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Lost experience could weaken science program

It is a difficult task to place a value on experience, but it must be recognized when it’s lost – especially if that loss is at the detriment of wildlife in our national parks.

It is a difficult task to place a value on experience, but it must be recognized when it’s lost – especially if that loss is at the detriment of wildlife in our national parks.

Parks Canada is currently in the midst of losing several key people with over a century of experience to an onslaught of retirements.

Don’t get us wrong, the ‘golden handshake’ is a beautiful thing and we wish well to all those who have reached the end of a career with the federal agency well.

But we can’t help but wonder what’s the effect when key positions are left vacant or eliminated altogether.

Take Mike Gibeau, the mountain parks carnivore specialist and an internationally-recognized grizzly bear expert.

As Gibeau prepares to retire, Parks Canada has no plans to fill that position.

That’s right. The position of overseeing and coordinating the carnivore conservation and policy programs for all of the national parks in the Canadian Rocky Mountains will cease to exist.

We had to give our head a shake at this one.

Wolves and grizzly bears, the two major carnivore species of concern for conservationists in the region, are already facing enough challenges between the railway and the highway.

And Gibeau is not the only one to retire to see their position disappear.

Critics also point to the failure to replace science manager Cliff White – who retired within the last 14 months.

Add dwindling science budgets and cancelled programs on top of that and it makes us wonder what priority science has in the federal agency compared to visitor experience, which has seen several new positions created over the past 18 months.

Ensuring ecological integrity remains the number one priority for the mountain national parks is incumbent on a strong science program.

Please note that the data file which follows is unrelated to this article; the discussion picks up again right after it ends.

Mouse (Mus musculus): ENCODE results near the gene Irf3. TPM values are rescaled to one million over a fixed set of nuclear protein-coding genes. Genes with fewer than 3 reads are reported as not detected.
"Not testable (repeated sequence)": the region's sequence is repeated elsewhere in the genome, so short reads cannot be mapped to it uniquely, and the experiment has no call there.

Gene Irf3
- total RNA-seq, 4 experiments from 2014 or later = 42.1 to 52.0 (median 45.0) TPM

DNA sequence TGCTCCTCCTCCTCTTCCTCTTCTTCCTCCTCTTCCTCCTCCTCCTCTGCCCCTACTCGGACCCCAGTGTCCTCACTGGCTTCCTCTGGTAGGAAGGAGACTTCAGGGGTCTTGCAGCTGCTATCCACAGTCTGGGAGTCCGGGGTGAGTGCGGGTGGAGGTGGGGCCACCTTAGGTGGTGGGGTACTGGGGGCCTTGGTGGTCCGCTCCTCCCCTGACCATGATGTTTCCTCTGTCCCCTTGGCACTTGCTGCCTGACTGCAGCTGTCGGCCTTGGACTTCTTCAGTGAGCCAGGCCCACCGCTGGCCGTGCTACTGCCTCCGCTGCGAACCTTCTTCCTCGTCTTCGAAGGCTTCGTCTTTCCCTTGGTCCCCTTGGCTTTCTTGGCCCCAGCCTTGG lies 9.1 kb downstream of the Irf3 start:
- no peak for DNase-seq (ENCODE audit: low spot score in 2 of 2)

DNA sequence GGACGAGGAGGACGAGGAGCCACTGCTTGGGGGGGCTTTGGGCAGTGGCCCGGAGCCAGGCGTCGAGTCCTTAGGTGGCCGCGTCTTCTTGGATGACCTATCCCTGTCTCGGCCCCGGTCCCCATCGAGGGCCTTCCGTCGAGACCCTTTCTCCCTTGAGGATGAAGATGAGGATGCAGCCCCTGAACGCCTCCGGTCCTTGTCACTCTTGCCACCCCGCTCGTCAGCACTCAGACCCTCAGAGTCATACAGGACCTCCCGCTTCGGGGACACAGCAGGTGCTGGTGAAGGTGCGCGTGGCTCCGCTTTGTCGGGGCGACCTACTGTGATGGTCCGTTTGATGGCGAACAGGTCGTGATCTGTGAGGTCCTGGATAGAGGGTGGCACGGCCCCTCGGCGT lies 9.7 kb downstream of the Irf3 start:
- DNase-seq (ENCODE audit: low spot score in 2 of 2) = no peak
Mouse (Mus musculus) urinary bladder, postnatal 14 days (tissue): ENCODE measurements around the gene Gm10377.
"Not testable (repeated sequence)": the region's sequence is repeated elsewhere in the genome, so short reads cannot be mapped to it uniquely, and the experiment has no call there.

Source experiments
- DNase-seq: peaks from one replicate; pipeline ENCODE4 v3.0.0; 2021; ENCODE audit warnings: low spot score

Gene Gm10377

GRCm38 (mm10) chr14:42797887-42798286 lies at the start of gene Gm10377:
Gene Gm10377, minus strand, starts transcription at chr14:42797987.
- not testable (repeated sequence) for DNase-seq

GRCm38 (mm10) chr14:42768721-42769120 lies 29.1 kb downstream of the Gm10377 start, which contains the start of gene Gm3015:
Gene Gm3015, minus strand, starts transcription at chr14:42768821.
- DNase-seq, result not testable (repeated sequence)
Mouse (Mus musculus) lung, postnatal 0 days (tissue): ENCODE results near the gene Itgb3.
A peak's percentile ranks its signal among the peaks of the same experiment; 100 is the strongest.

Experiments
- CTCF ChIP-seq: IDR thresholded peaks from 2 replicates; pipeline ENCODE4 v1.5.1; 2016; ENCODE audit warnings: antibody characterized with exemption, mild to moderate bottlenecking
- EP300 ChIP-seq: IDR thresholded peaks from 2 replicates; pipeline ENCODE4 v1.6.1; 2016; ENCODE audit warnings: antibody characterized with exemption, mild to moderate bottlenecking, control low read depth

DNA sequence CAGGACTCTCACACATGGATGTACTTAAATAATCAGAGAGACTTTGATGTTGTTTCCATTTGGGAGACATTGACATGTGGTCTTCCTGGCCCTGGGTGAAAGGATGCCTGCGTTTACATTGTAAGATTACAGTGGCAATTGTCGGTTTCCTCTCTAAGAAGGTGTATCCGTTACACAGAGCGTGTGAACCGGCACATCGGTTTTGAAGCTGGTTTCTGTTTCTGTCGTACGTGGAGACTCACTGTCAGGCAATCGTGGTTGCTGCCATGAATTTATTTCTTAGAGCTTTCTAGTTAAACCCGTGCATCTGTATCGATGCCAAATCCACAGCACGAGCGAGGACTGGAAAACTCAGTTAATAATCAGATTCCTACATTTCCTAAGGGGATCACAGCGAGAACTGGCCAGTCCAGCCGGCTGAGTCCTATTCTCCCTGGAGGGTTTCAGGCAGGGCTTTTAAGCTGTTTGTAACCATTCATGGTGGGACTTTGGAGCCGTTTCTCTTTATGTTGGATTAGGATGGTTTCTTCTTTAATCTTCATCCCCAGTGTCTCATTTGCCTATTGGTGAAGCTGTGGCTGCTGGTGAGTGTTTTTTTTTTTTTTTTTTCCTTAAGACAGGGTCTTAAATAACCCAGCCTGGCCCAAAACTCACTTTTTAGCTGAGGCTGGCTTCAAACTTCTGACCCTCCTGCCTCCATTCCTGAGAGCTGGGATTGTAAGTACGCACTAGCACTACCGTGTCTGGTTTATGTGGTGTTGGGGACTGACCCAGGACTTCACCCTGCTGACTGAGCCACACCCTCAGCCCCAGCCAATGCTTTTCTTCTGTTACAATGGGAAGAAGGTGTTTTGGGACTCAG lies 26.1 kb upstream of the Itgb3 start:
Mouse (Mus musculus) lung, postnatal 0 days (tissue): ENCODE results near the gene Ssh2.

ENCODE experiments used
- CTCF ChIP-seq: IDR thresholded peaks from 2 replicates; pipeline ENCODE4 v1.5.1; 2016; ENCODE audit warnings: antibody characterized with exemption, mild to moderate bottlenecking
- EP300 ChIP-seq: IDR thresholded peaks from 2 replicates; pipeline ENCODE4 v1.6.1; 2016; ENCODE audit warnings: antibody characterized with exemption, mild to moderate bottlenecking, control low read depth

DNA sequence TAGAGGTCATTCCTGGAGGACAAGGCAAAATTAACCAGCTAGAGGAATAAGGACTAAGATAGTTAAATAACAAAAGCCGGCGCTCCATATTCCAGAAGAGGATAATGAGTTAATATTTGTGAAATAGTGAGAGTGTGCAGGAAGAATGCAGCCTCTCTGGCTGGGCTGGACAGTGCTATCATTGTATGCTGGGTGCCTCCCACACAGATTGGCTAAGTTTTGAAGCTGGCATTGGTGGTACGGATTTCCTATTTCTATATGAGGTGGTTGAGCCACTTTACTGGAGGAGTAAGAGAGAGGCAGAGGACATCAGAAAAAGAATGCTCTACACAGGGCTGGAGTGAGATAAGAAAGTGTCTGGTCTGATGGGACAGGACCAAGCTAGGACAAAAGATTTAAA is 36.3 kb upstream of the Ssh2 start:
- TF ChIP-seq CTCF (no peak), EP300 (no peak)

Parks officials point to new positions being created and a restructuring of the resource conservation branch as an indication they are not turning their back on science and believe they will have a stronger program once that restructuring occurs by April 1.

A weakened science program puts ecological integrity at risk to the benefit of competing interests like increased visitation and expanded uses.

You’ll forgive us for suspecting nefarious plots around every corner, but restructuring of government departments is not always a good thing if critical roles and responsibilities fall off the table.

We’re sure Parks Canada has no intention of letting such a situation occur, but we eagerly await the new resource conservation branch details along with conservation groups.

In the meantime, maybe officials should seriously consider suggestions by conservation groups that the mountain parks need a long-term science strategy and to put together a science advisory group.

Involving stakeholders in open, accountable and transparent processes to ensure science keeps its critical role in Parks Canada operations and the mandate of the agency is being met will benefit everyone, wildlife included.

Rocky Mountain Outlook

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